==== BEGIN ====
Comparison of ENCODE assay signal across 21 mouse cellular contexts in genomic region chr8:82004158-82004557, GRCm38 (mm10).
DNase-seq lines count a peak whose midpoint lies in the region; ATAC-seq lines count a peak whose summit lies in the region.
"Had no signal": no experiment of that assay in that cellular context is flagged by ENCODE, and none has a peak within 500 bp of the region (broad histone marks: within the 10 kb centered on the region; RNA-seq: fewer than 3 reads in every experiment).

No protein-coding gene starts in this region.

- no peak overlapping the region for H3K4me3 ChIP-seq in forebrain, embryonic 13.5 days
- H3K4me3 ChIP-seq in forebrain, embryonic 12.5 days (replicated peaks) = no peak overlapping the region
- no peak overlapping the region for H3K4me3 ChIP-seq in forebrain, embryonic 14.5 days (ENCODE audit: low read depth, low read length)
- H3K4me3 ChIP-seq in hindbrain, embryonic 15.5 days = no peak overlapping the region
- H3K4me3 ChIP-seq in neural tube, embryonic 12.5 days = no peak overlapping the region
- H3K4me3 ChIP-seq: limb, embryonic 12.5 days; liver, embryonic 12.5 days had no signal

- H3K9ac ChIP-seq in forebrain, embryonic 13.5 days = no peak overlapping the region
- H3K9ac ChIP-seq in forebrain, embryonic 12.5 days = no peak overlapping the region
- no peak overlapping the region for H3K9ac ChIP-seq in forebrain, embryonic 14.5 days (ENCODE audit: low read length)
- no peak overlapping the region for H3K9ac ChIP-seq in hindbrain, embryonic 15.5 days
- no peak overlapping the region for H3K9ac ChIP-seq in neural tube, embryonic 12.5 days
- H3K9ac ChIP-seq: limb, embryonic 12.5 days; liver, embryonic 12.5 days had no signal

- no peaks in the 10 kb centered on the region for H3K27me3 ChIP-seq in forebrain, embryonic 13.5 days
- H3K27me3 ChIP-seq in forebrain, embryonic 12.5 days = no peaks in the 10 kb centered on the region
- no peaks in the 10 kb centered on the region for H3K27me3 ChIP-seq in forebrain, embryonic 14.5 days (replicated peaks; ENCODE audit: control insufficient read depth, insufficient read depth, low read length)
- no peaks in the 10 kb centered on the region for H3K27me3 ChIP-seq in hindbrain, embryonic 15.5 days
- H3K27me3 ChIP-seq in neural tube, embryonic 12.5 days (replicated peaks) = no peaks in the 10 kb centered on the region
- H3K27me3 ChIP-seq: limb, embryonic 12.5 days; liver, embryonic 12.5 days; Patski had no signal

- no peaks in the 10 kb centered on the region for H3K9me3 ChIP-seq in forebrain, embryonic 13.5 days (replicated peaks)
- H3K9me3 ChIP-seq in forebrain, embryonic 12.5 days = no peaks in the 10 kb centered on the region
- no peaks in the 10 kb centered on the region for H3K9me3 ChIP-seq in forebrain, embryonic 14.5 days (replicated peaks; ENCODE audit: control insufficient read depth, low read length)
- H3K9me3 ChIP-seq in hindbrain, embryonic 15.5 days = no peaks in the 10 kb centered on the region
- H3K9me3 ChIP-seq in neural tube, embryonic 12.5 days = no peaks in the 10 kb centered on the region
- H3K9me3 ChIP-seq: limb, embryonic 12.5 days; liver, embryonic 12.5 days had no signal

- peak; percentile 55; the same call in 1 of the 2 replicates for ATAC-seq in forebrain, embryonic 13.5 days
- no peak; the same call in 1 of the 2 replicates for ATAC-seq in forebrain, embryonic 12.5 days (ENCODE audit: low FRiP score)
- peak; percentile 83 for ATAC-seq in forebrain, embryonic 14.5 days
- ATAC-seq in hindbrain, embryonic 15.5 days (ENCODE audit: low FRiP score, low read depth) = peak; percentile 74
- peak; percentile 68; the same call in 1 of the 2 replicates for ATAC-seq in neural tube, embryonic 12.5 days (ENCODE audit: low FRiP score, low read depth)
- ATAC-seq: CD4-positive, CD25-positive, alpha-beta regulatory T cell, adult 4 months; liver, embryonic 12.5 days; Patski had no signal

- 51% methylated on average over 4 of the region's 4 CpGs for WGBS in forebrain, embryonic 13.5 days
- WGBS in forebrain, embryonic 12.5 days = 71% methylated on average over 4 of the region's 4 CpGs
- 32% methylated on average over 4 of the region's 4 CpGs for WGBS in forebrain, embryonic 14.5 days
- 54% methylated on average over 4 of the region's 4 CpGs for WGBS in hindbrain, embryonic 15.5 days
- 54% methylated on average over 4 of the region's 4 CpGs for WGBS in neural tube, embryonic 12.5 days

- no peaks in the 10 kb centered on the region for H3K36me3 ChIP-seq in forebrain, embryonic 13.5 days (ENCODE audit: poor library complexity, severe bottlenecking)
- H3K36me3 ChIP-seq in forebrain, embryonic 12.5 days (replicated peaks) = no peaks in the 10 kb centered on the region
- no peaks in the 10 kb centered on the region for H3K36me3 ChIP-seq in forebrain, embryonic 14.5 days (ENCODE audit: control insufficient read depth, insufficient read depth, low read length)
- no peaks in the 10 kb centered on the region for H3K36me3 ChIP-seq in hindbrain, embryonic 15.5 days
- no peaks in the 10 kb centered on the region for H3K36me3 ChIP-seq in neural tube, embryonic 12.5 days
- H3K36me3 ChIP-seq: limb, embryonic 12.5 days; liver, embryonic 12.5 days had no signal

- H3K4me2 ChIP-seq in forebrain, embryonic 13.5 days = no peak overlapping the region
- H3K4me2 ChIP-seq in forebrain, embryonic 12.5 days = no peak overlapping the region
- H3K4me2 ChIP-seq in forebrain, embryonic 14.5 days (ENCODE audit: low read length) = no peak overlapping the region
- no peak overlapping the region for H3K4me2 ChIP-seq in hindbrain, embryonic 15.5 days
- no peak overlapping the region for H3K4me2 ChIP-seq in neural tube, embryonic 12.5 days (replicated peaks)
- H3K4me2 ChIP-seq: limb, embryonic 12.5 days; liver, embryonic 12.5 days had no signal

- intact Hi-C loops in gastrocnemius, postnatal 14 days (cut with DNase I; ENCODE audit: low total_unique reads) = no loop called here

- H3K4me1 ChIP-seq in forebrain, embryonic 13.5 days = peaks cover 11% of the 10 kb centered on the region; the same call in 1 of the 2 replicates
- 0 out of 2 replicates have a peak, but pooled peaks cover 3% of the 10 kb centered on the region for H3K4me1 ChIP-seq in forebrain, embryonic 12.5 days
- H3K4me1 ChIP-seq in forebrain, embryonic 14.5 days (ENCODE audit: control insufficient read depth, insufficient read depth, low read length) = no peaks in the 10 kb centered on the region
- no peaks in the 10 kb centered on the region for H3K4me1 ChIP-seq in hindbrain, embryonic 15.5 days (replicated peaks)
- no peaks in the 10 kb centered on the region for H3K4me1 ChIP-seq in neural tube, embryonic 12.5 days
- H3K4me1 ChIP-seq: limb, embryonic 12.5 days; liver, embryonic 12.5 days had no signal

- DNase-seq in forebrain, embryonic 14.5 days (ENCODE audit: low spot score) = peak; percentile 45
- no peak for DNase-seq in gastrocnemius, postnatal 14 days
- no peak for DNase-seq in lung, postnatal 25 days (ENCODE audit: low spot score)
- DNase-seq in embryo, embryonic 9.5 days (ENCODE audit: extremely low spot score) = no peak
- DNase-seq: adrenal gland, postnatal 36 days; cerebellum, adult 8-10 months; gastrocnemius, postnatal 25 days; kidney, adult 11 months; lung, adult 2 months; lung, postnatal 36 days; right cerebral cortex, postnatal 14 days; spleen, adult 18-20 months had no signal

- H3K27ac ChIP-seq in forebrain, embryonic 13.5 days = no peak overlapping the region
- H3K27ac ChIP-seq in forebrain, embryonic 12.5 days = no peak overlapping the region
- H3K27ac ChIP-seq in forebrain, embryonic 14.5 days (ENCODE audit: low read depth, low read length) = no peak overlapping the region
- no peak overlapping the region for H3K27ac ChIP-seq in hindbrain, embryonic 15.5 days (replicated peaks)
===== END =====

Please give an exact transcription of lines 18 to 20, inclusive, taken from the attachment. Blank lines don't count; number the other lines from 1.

- H3K27me3 ChIP-seq in forebrain, embryonic 12.5 days = no peaks in the 10 kb centered on the region
- no peaks in the 10 kb centered on the region for H3K27me3 ChIP-seq in forebrain, embryonic 14.5 days (replicated peaks; ENCODE audit: control insufficient read depth, insufficient read depth, low read length)
- no peaks in the 10 kb centered on the region for H3K27me3 ChIP-seq in hindbrain, embryonic 15.5 days